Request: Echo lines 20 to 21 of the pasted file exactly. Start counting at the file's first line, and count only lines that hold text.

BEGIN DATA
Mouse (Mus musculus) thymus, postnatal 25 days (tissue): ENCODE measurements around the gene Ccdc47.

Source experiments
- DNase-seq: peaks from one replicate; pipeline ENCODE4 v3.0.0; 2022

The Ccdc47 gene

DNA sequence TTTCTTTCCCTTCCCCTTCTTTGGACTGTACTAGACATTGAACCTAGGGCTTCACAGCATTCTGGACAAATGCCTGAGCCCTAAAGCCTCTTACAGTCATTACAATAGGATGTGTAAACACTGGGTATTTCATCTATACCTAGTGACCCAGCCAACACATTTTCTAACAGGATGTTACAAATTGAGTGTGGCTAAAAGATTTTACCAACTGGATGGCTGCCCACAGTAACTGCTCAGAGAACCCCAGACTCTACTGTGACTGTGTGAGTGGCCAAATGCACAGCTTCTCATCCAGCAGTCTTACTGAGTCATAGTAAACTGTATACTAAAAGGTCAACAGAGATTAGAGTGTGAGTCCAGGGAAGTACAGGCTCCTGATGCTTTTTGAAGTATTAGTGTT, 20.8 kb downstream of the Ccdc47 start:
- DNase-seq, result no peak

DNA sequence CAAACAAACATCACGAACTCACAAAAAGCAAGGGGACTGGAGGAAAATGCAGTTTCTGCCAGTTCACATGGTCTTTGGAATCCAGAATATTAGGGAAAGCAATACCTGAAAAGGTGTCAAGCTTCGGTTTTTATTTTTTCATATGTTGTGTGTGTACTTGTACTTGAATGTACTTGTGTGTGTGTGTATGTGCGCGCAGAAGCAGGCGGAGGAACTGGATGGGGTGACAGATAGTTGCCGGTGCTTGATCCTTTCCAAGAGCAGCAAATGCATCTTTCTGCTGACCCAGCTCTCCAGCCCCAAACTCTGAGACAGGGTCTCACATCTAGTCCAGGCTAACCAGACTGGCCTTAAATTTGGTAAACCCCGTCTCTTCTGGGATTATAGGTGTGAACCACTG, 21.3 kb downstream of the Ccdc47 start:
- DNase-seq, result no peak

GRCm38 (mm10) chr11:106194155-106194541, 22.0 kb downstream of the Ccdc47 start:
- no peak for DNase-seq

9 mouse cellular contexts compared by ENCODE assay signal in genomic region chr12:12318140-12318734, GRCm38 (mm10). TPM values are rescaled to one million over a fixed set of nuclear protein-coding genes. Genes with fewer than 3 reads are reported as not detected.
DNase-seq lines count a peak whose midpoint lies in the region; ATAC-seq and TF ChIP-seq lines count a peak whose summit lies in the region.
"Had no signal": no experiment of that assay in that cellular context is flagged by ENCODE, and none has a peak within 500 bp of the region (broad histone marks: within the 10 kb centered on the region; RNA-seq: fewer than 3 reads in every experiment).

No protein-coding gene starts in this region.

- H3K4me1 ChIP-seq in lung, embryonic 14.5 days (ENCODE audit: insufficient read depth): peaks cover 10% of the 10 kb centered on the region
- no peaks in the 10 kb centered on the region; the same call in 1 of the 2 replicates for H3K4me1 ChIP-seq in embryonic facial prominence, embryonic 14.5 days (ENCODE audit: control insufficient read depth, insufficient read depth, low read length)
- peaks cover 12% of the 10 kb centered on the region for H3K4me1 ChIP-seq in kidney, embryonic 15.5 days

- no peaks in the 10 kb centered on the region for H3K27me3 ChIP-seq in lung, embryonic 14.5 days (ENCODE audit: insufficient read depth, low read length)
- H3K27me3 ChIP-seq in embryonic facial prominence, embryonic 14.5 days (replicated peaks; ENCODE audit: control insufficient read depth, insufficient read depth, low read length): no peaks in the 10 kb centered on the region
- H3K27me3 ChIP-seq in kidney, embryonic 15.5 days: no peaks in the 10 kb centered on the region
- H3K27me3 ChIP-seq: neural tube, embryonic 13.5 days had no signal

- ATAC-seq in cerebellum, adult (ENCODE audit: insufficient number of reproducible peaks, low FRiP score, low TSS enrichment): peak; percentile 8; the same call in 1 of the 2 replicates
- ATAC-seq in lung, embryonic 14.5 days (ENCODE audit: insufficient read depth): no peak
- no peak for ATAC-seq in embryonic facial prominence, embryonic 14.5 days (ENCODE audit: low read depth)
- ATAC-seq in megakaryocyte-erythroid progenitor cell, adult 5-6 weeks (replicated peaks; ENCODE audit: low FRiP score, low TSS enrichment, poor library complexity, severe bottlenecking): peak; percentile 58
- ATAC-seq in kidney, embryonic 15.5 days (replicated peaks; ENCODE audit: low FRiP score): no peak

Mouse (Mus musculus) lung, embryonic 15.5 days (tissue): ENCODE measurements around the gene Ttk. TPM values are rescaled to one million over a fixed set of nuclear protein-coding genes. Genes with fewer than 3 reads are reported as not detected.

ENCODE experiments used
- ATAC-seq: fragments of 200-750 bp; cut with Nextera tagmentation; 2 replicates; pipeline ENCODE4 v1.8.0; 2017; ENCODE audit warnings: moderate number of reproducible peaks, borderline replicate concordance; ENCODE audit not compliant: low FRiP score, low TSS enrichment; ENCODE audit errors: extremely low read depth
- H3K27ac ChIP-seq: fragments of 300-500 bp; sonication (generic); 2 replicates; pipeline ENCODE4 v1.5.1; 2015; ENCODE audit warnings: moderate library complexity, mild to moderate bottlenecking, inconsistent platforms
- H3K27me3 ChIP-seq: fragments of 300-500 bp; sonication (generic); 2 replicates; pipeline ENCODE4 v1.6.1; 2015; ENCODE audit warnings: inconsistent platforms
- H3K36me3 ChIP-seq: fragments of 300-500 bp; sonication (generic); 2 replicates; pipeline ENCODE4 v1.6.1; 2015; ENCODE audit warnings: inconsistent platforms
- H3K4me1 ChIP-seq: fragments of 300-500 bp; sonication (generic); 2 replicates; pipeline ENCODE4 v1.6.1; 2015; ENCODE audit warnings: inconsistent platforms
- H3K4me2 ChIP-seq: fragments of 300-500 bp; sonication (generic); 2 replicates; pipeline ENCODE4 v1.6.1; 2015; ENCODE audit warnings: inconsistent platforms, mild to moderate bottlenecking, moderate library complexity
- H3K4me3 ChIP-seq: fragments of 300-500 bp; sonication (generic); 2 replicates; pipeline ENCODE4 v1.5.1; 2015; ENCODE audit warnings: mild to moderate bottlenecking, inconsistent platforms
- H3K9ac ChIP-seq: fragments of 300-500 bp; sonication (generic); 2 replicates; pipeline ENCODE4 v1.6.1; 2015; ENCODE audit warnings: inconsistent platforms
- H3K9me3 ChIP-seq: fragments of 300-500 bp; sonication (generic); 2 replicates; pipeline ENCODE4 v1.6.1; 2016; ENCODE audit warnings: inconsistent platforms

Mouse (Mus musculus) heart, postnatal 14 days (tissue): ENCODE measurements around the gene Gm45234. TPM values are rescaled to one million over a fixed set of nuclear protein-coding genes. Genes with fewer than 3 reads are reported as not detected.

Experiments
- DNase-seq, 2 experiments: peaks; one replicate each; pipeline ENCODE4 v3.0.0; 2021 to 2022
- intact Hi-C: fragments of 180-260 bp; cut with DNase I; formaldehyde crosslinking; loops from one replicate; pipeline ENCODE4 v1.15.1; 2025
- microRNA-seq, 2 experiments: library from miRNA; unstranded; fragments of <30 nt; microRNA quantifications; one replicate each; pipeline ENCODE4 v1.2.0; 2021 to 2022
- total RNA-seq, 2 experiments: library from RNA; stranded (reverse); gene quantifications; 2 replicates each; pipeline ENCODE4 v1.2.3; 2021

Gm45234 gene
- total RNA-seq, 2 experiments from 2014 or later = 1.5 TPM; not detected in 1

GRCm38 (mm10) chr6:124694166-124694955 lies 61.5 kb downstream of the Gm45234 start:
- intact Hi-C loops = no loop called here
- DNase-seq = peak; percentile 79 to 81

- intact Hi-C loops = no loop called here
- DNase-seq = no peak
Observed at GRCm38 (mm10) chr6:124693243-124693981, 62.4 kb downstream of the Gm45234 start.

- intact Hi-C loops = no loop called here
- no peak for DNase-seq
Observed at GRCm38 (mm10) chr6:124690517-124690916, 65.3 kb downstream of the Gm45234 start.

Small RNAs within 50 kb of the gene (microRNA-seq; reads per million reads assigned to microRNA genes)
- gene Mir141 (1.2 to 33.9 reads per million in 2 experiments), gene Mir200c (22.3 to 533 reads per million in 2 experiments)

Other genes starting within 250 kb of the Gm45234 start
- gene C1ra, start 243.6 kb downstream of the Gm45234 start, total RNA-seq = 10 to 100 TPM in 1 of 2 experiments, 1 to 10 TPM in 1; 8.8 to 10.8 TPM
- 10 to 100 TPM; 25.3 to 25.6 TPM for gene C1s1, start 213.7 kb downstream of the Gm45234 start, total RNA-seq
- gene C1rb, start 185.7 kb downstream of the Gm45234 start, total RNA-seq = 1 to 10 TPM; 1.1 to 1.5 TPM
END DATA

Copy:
- H3K27me3 ChIP-seq in kidney, embryonic 15.5 days: no peaks in the 10 kb centered on the region
- H3K27me3 ChIP-seq: neural tube, embryonic 13.5 days had no signal